Patent Citations
Cited PatentFiling datePublication dateApplicantTitle
US3699339 *Apr 7, 1971Oct 17, 1972Us NavyTwo-color radiometer
US3869199 *Dec 13, 1973Mar 4, 1975Itek CorpSolar energy absorber
US3899672 *Feb 19, 1974Aug 12, 1975Univ ChicagoSolar energy collection
Referenced by
Citing PatentFiling datePublication dateApplicantTitle
US4849622 *Mar 22, 1988Jul 18, 1989Beggs William CPanoramic optical system with very sharp beam control
US4963749 *Feb 28, 1989Oct 16, 1990Detection Systems, Inc.Quad element intrusion detection
US5093574 *Dec 14, 1990Mar 3, 1992Honeywell Inc.Infrared sensor for short range detection wherein the sun may be in the field of view of the detector
US5107128 *Nov 6, 1990Apr 21, 1992Saskatchewan Power CorporationMethod and apparatus for detecting flame with adjustable optical coupling
US5254858 *Aug 28, 1992Oct 19, 1993State Of Israel, Atomic Energy Commission, Sorea Nuclear Research CenterSystem having non-imaging concentrators for performing IR transmission spectroscopy
US5315434 *May 14, 1992May 24, 1994Matsushita Electric Industrial Co., Ltd.Infrared-transmissive lens and human body detecting sensor using the same
US5591975 *Oct 5, 1994Jan 7, 1997Santa Barbara Research CenterOptical sensing apparatus for remotely measuring exhaust gas composition of moving motor vehicles
US6561027May 2, 2001May 13, 2003Spx CorporationSupport structure for system for measuring vehicle speed and/or acceleration
US6723989Nov 3, 2000Apr 20, 2004Envirotest Systems CorporationRemote emissions sensing system and method with a composite beam of IR and UV radiation that is not split for detection
US6723990Dec 28, 2001Apr 20, 2004Spx CorporationOptical path structure for open path emissions sensing with spinning filter wheel
US6744059Dec 28, 2001Jun 1, 2004Spx CorporationOptical path structure for open path emissions sensing with spinning mirror
US6744516Aug 21, 2001Jun 1, 2004Spx CorporationOptical path structure for open path emissions sensing
US6745613Aug 13, 2001Jun 8, 2004Spx CorporationMethod and system for determining the type of fuel used to power a vehicle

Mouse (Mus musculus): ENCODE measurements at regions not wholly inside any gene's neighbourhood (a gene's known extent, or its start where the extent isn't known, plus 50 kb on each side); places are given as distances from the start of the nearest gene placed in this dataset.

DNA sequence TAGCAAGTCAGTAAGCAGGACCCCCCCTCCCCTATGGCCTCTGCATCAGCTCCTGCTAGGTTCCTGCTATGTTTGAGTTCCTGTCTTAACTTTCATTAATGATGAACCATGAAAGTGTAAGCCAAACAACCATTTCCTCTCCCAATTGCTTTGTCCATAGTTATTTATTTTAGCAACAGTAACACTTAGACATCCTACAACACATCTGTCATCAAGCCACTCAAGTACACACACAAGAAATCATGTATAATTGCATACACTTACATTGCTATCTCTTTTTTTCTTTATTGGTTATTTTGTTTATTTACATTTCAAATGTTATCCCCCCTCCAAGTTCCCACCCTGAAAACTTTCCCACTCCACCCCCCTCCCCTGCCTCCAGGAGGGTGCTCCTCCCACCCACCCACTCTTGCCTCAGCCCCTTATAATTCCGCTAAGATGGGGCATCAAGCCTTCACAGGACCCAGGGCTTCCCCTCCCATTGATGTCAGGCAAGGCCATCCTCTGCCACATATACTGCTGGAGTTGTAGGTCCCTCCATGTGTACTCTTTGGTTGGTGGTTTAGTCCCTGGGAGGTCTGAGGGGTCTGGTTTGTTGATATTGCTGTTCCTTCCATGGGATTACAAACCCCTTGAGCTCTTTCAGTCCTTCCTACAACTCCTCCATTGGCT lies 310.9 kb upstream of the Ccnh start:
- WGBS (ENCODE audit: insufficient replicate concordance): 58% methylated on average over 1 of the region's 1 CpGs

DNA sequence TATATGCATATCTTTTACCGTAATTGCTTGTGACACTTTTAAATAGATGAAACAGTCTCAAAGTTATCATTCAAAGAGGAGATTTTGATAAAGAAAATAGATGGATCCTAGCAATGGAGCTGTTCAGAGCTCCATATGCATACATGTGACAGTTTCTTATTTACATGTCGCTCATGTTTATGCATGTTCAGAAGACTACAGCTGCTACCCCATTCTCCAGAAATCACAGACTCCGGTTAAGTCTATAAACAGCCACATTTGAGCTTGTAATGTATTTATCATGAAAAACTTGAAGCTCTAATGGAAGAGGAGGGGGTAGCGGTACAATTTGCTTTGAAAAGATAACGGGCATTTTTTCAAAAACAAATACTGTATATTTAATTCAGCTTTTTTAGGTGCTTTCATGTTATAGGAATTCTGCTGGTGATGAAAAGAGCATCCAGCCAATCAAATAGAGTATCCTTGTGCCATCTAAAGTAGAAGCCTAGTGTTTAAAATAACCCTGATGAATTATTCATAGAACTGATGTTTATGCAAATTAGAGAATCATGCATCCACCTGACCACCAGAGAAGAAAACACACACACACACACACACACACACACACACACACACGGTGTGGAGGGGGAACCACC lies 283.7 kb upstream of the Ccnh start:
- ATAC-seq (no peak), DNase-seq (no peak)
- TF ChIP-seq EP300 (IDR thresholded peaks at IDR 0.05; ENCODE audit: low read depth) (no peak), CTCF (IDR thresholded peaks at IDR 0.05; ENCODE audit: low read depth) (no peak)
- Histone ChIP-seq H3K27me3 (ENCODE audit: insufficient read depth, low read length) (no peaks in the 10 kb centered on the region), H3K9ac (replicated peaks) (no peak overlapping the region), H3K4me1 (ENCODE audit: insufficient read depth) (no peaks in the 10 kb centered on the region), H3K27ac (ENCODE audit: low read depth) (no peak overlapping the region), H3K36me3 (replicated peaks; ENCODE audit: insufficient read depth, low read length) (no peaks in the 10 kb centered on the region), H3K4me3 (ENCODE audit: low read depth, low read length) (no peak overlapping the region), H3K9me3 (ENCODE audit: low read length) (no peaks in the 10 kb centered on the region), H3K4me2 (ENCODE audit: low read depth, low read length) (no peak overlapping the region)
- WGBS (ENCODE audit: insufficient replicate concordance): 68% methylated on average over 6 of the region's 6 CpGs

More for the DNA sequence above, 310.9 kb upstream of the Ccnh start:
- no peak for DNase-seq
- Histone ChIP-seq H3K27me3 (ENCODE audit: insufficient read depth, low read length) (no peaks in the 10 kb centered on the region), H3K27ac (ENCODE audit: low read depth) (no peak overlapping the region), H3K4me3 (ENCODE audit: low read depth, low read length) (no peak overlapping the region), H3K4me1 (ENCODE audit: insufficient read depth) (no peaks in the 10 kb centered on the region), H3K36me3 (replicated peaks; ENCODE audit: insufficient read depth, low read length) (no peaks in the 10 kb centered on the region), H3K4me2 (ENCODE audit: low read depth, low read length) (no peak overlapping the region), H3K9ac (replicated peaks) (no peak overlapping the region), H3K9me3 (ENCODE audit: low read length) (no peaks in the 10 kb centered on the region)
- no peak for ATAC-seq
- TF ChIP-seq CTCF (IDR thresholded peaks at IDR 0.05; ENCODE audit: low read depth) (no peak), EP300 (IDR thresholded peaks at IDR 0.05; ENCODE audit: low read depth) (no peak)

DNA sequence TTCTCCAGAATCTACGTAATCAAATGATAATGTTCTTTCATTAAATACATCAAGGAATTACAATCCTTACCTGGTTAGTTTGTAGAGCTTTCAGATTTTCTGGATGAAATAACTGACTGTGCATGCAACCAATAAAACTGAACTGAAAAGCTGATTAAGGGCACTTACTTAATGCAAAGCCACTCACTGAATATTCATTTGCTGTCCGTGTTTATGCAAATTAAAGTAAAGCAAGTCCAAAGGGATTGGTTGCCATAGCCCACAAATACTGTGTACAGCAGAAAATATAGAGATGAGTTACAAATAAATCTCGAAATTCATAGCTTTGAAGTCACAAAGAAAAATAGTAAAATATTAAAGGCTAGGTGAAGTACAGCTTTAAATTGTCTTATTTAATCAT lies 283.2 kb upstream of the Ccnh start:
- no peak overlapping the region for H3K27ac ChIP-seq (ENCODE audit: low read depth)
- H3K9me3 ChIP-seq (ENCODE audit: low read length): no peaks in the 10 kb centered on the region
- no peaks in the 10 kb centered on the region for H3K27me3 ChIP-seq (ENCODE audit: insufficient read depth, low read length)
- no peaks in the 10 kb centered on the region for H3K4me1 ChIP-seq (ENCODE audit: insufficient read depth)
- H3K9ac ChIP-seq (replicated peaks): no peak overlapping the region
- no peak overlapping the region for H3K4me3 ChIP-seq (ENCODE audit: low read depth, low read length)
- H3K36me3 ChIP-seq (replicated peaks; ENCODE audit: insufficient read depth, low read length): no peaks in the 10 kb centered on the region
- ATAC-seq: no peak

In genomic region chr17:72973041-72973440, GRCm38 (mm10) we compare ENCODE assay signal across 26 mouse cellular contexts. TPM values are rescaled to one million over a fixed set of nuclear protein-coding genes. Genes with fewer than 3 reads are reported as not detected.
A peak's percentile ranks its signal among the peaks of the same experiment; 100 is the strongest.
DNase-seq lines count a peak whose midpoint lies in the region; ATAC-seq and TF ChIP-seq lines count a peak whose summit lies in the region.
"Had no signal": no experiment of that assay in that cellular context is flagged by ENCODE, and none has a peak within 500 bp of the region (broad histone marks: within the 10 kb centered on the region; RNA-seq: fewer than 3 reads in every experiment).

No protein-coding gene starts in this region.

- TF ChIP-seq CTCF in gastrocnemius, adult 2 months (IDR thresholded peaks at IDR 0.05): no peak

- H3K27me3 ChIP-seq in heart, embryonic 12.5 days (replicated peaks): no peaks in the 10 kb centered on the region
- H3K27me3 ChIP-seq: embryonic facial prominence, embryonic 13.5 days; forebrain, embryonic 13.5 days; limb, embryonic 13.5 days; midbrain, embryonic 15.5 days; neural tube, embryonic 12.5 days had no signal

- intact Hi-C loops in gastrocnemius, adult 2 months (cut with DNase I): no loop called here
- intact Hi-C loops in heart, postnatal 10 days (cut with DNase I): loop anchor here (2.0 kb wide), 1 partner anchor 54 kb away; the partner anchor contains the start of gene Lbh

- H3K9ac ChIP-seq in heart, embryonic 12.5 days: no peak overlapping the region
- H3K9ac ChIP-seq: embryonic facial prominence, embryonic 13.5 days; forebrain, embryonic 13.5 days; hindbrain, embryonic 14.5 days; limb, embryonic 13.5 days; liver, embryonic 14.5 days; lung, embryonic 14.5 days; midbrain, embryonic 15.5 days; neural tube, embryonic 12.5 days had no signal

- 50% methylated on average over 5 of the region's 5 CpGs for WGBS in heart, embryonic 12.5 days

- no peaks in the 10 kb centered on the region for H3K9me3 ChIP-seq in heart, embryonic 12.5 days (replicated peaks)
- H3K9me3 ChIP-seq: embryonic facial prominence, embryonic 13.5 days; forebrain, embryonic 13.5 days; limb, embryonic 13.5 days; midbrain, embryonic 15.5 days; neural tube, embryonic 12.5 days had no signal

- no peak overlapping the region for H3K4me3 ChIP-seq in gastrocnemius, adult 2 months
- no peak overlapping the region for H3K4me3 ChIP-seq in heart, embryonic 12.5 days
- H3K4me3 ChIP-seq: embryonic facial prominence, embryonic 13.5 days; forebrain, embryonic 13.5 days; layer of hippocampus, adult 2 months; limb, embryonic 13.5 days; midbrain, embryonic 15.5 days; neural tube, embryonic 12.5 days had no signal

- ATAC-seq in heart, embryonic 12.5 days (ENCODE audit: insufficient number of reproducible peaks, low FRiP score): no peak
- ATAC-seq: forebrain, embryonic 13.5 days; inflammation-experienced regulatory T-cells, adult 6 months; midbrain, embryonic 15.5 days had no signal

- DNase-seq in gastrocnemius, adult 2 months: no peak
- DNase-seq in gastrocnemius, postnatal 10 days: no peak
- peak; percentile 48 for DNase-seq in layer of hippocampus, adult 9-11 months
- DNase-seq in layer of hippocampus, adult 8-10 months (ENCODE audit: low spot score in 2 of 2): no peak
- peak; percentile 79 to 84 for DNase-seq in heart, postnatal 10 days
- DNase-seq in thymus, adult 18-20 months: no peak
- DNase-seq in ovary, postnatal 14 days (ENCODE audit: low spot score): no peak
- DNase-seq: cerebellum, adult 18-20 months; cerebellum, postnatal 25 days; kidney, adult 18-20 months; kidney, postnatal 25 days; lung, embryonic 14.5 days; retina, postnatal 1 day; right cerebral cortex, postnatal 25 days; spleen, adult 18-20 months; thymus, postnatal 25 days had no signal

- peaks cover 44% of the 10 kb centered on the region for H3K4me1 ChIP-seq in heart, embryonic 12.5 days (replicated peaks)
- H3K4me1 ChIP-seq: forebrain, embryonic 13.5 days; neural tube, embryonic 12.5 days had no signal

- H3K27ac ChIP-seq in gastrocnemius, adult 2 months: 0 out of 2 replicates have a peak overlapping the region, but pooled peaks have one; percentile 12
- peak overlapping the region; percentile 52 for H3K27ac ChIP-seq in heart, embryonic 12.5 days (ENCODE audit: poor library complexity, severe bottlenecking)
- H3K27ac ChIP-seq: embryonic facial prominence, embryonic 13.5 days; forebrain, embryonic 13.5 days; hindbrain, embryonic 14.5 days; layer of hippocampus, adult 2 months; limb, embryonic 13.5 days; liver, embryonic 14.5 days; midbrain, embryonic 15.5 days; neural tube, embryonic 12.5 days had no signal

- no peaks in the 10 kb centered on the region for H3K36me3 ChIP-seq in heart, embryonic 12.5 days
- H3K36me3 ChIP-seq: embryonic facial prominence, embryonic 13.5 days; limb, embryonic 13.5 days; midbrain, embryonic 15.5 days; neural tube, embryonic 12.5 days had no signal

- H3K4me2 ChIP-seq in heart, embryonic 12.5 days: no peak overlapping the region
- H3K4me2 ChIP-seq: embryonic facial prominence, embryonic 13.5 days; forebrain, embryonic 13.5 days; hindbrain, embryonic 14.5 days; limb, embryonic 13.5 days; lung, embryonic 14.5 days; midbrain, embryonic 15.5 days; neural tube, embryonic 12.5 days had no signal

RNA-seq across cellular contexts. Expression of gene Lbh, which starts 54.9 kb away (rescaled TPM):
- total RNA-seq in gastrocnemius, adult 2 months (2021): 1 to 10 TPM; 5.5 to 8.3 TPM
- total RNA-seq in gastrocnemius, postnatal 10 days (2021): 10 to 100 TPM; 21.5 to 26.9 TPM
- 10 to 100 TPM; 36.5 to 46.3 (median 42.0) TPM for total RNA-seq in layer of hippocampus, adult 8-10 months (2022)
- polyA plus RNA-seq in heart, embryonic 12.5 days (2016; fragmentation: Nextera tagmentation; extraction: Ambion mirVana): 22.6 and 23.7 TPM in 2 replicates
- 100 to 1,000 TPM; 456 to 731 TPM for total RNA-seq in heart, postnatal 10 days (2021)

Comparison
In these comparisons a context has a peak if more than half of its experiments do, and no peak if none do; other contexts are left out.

US6750444May 2, 2001Jun 15, 2004Spx CorporationApparatus and method for measuring vehicle speed and/or acceleration
US6757607Aug 23, 2001Jun 29, 2004Spx CorporationAudit vehicle and audit method for remote emissions sensing
US6781110Nov 2, 2001Aug 24, 2004Spx CorporationApparatus and method for measuring vehicle speed and/or acceleration
US6833922Dec 28, 2001Dec 21, 2004Spx CorporationOptical path structure for open path emissions sensing with opposed sources
US6857262Aug 16, 2001Feb 22, 2005Spx CorporationCatalytic converter function detection
US6900893May 10, 2002May 31, 2005Spx CorporationOptical path structure for open path emissions sensing with particulate matter and lubricating oil consumption absorption methodology
US6952641Jun 7, 2002Oct 4, 2005Spx CorporationSoftware architecture of an integrated host system for sensed vehicle data
US7183945Aug 17, 2001Feb 27, 2007Spx CorporationMethod and system for video capture of vehicle information
US7619159 *Nov 25, 2003Nov 17, 2009Ugur OrtabasiIntegrating sphere photovoltaic receiver (powersphere) for laser light to electric power conversion
US7781735Oct 4, 2007Aug 24, 2010Gamroth Virgil JSun detection sensor
Classifications
U.S. Classification250/353, 250/216, 250/349, 250/339.14
International ClassificationG01J1/42, G01J1/04, G01J5/60
Cooperative ClassificationG01J1/0422, G01J1/0411, G01J2005/607, G01J1/04, G01J1/4228
European ClassificationG01J1/04B1, G01J1/04B4, G01J1/04, G01J1/42D
Legal Events
DateCodeEventDescription
Jun 12, 2000ASAssignment
Owner name: LOCKHEED MARTIN CORPORATION, MARYLAND
Free format text: MERGER;ASSIGNOR:LOCKHEED CORPORATION;REEL/FRAME:010871/0442
Effective date: 19960128
Owner name: LOCKHEED MARTIN CORPORATION GAY CHIN, MP 236 6801
May 25, 2000ASAssignment
Owner name: LOCKHEED CORPORATION, MARYLAND
Free format text: MERGER;ASSIGNOR:LOCKHEED SANDERS, INC.;REEL/FRAME:010859/0486
Effective date: 19960125
Owner name: LOCKHEED CORPORATION GAY CHIN, MP 236 6801 ROCKLED
Feb 8, 2000FPExpired due to failure to pay maintenance fee
Effective date: 19991201
Nov 28, 1999LAPSLapse for failure to pay maintenance fees
Jun 22, 1999REMIMaintenance fee reminder mailed
Nov 16, 1998ASAssignment
Owner name: LOCKHEED SANDERS, INC., MARYLAND
Free format text: CHANGE OF NAME;ASSIGNOR:SANDERS ASSOCIATES, INC.;REEL/FRAME:009570/0883
Effective date: 19900109
May 17, 1995FPAYFee payment
Year of fee payment: 8
Mar 4, 1991FPAYFee payment
Year of fee payment: 4
Aug 7, 1985ASAssignment
Owner name: SANDERS ASSOCIATES, INC.,DANIEL WEBSTER HIGHWAY SO
Free format text: ASSIGNMENT OF ASSIGNORS INTEREST.;ASSIGNORS:KUPPENHEIMER, JOHN D. JR.;SMITH, KIRBY A.;REEL/FRAME:004443/0458
Effective date: 19850802